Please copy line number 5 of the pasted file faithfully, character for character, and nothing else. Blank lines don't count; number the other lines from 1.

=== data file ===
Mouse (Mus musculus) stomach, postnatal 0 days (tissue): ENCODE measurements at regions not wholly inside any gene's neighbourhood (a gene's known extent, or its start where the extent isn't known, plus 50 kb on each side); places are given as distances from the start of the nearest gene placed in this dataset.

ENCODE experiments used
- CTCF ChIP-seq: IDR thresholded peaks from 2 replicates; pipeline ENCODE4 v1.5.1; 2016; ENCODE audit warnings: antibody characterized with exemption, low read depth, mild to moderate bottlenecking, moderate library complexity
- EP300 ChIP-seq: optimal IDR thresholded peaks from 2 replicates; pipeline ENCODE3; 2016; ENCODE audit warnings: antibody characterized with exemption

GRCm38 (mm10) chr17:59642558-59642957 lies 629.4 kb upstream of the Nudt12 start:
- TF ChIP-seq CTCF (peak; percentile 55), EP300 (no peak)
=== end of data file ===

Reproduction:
GRCm38 (mm10) chr17:59642558-59642957 lies 629.4 kb upstream of the Nudt12 start: